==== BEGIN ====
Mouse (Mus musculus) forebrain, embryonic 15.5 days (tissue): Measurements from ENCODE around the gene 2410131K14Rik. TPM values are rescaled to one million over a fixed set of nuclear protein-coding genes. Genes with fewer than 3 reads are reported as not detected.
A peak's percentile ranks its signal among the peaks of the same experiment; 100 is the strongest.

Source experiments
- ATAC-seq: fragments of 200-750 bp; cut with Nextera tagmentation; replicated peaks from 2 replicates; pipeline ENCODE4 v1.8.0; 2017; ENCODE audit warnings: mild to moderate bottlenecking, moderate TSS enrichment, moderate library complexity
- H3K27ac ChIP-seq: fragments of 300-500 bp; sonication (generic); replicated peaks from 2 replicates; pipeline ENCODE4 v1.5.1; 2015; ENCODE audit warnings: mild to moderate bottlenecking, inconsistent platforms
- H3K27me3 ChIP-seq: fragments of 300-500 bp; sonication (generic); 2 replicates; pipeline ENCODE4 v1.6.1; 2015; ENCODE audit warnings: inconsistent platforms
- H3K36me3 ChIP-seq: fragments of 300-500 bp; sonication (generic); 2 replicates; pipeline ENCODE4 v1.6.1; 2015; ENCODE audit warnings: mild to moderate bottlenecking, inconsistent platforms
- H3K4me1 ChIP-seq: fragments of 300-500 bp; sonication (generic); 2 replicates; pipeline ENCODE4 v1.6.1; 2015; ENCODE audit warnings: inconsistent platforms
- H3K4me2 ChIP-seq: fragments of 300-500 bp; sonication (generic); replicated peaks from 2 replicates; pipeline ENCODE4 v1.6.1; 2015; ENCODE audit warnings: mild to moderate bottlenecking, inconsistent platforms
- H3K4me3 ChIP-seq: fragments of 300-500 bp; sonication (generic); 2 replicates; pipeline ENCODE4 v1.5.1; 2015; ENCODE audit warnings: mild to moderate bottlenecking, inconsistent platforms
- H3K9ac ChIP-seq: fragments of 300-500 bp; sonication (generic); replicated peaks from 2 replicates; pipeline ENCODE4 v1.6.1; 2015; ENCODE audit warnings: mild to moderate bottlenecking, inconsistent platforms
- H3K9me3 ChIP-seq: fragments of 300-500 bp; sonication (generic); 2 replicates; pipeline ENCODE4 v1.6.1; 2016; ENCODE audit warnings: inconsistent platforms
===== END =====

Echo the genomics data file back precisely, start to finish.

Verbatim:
Mouse (Mus musculus) forebrain, embryonic 15.5 days (tissue): Measurements from ENCODE around the gene 2410131K14Rik. TPM values are rescaled to one million over a fixed set of nuclear protein-coding genes. Genes with fewer than 3 reads are reported as not detected.
A peak's percentile ranks its signal among the peaks of the same experiment; 100 is the strongest.

Source experiments
- ATAC-seq: fragments of 200-750 bp; cut with Nextera tagmentation; replicated peaks from 2 replicates; pipeline ENCODE4 v1.8.0; 2017; ENCODE audit warnings: mild to moderate bottlenecking, moderate TSS enrichment, moderate library complexity
- H3K27ac ChIP-seq: fragments of 300-500 bp; sonication (generic); replicated peaks from 2 replicates; pipeline ENCODE4 v1.5.1; 2015; ENCODE audit warnings: mild to moderate bottlenecking, inconsistent platforms
- H3K27me3 ChIP-seq: fragments of 300-500 bp; sonication (generic); 2 replicates; pipeline ENCODE4 v1.6.1; 2015; ENCODE audit warnings: inconsistent platforms
- H3K36me3 ChIP-seq: fragments of 300-500 bp; sonication (generic); 2 replicates; pipeline ENCODE4 v1.6.1; 2015; ENCODE audit warnings: mild to moderate bottlenecking, inconsistent platforms
- H3K4me1 ChIP-seq: fragments of 300-500 bp; sonication (generic); 2 replicates; pipeline ENCODE4 v1.6.1; 2015; ENCODE audit warnings: inconsistent platforms
- H3K4me2 ChIP-seq: fragments of 300-500 bp; sonication (generic); replicated peaks from 2 replicates; pipeline ENCODE4 v1.6.1; 2015; ENCODE audit warnings: mild to moderate bottlenecking, inconsistent platforms
- H3K4me3 ChIP-seq: fragments of 300-500 bp; sonication (generic); 2 replicates; pipeline ENCODE4 v1.5.1; 2015; ENCODE audit warnings: mild to moderate bottlenecking, inconsistent platforms
- H3K9ac ChIP-seq: fragments of 300-500 bp; sonication (generic); replicated peaks from 2 replicates; pipeline ENCODE4 v1.6.1; 2015; ENCODE audit warnings: mild to moderate bottlenecking, inconsistent platforms
- H3K9me3 ChIP-seq: fragments of 300-500 bp; sonication (generic); 2 replicates; pipeline ENCODE4 v1.6.1; 2016; ENCODE audit warnings: inconsistent platforms